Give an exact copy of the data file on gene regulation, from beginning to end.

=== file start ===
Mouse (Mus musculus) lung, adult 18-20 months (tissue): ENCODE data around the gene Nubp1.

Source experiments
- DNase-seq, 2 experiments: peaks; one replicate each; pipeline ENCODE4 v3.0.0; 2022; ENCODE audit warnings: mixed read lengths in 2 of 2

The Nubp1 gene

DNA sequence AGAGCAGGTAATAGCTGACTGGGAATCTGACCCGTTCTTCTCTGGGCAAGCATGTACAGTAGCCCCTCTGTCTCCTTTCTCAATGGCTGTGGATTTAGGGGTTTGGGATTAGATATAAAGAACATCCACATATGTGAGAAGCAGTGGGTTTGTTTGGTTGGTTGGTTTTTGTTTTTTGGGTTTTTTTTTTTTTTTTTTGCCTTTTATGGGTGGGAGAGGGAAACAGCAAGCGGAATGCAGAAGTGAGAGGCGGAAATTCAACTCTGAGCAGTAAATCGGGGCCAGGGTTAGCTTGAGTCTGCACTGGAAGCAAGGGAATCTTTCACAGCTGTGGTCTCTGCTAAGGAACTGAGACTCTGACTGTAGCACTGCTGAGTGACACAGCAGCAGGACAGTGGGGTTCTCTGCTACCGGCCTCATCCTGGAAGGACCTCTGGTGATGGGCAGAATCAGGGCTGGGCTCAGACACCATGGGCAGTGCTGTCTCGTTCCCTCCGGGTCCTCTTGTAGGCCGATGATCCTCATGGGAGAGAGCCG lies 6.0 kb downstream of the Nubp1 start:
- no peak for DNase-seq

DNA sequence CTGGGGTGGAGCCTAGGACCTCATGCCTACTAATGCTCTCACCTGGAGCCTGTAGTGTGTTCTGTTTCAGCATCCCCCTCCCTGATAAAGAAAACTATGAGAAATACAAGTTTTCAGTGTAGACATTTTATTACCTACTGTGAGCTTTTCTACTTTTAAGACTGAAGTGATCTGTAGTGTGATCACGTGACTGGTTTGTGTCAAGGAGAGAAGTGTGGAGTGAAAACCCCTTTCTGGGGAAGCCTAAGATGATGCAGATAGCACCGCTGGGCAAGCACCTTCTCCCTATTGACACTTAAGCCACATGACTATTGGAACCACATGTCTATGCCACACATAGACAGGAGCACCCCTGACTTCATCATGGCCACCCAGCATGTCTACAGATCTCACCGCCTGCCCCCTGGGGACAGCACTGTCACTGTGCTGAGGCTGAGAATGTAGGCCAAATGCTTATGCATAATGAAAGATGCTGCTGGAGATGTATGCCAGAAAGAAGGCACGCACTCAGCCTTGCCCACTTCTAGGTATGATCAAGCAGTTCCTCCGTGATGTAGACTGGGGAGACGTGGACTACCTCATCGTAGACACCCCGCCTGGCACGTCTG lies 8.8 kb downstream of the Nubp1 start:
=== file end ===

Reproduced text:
Mouse (Mus musculus) lung, adult 18-20 months (tissue): ENCODE data around the gene Nubp1.

Source experiments
- DNase-seq, 2 experiments: peaks; one replicate each; pipeline ENCODE4 v3.0.0; 2022; ENCODE audit warnings: mixed read lengths in 2 of 2

The Nubp1 gene

DNA sequence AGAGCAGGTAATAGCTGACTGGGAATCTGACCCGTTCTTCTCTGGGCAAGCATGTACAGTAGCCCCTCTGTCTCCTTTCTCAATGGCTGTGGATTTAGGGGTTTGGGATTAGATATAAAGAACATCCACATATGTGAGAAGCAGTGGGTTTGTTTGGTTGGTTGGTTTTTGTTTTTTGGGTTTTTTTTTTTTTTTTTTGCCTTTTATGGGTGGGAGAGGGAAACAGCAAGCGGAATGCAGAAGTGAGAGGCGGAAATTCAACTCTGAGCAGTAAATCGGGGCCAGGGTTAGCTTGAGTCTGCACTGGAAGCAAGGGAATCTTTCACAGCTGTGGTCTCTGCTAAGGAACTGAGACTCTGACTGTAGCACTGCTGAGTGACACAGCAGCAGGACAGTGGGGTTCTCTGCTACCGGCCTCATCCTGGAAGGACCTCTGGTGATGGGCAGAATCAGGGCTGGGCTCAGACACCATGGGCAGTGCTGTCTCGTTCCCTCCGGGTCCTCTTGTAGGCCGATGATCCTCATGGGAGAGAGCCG lies 6.0 kb downstream of the Nubp1 start:
- no peak for DNase-seq

DNA sequence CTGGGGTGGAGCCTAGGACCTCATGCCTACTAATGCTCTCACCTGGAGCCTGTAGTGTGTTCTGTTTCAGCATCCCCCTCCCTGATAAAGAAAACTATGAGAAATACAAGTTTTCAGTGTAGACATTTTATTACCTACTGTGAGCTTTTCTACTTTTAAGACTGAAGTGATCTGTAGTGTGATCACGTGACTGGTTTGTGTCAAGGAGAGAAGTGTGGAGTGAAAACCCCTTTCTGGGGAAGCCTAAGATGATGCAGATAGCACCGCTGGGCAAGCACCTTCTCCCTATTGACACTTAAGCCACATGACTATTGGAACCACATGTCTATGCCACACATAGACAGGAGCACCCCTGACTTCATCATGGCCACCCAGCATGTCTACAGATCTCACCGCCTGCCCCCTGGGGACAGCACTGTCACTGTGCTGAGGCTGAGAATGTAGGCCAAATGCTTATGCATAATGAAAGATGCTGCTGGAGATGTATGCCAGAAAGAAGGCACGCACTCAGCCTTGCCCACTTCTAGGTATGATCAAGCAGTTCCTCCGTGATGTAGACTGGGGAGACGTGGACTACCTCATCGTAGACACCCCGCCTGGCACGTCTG lies 8.8 kb downstream of the Nubp1 start: